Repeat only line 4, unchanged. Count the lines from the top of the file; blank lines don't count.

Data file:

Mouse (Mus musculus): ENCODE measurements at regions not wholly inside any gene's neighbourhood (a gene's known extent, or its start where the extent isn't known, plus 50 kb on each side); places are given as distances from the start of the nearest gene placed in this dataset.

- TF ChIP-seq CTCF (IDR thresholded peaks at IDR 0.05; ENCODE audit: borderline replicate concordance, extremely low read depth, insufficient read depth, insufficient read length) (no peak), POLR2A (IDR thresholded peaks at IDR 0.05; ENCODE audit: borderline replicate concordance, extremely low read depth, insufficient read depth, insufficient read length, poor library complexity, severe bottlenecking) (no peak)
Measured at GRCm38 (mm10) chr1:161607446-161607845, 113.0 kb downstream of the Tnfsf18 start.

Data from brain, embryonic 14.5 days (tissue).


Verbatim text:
Data from brain, embryonic 14.5 days (tissue).